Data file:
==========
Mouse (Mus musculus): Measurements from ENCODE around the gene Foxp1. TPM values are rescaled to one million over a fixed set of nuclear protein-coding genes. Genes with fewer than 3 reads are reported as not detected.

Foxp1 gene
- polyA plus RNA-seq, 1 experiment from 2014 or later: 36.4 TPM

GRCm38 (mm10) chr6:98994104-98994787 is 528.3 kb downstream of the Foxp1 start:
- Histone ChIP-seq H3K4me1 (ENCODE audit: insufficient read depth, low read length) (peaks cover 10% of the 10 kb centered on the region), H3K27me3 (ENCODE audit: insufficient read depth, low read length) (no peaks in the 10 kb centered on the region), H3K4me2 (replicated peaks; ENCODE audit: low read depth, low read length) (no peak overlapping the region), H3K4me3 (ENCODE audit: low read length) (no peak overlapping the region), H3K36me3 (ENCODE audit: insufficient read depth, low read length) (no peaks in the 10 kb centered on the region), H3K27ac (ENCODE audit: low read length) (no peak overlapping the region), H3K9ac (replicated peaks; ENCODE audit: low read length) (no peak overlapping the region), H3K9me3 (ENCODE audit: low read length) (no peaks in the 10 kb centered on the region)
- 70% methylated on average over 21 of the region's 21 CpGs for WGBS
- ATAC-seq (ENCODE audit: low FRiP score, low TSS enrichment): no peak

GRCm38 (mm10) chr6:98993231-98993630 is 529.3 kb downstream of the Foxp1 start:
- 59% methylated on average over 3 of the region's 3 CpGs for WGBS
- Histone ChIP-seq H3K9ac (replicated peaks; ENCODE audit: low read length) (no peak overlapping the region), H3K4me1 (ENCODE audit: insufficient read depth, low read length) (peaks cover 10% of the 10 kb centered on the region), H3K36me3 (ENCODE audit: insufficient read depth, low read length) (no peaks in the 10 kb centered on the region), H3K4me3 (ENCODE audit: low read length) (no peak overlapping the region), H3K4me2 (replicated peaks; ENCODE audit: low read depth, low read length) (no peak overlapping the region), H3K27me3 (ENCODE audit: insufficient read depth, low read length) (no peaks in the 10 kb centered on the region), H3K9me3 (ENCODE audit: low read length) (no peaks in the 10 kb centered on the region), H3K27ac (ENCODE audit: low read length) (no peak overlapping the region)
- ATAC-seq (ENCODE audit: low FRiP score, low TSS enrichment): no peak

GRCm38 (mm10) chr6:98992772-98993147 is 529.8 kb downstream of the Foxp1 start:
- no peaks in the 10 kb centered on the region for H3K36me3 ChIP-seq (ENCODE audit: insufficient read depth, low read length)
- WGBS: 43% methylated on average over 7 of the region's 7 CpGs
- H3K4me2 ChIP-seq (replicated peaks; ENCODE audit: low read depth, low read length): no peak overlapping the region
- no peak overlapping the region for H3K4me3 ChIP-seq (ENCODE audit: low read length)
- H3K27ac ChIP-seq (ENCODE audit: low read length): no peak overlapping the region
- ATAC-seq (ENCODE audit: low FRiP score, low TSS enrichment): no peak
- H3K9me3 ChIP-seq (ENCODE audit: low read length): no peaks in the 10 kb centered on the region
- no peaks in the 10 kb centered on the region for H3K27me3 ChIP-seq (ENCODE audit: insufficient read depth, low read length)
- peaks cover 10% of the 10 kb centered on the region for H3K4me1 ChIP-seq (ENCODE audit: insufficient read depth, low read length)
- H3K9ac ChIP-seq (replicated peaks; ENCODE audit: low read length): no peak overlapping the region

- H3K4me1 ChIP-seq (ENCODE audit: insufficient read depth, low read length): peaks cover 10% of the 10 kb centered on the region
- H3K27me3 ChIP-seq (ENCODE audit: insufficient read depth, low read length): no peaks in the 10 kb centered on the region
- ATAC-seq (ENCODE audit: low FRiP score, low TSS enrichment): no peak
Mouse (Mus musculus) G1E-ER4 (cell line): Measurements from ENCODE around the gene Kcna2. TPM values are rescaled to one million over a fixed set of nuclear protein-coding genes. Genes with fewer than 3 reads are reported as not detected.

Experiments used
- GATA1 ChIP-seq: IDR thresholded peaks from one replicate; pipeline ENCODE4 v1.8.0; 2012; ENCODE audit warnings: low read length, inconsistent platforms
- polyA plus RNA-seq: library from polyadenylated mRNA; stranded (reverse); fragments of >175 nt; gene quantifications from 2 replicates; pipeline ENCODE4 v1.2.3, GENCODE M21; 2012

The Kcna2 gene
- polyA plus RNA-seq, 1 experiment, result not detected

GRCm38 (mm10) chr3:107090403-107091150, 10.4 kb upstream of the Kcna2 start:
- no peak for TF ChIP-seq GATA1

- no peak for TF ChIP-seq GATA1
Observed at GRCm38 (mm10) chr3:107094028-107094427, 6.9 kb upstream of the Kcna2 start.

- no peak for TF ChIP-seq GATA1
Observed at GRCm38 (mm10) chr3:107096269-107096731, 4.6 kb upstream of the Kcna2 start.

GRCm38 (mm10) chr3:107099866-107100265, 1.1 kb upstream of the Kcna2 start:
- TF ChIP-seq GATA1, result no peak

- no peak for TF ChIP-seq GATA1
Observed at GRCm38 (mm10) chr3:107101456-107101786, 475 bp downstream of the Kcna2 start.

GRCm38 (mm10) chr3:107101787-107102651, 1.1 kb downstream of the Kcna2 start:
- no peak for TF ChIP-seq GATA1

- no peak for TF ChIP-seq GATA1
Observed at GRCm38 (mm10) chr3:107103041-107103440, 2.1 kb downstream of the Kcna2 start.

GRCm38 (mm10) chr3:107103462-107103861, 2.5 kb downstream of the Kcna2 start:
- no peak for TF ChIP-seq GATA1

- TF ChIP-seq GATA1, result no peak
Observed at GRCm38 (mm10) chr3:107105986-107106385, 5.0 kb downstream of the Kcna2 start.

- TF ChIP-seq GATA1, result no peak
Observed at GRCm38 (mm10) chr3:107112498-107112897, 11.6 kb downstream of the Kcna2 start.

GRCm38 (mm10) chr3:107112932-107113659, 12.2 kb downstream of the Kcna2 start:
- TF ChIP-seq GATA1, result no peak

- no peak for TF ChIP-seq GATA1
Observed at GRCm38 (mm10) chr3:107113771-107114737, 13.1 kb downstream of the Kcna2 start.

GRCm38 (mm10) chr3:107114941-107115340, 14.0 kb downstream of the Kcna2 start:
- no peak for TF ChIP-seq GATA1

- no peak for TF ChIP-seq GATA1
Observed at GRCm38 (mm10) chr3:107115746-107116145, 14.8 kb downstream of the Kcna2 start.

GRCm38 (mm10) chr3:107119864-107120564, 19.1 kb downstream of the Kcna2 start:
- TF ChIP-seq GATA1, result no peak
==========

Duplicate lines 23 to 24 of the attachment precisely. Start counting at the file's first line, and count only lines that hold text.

- H3K4me1 ChIP-seq (ENCODE audit: insufficient read depth, low read length): peaks cover 10% of the 10 kb centered on the region
- H3K27me3 ChIP-seq (ENCODE audit: insufficient read depth, low read length): no peaks in the 10 kb centered on the region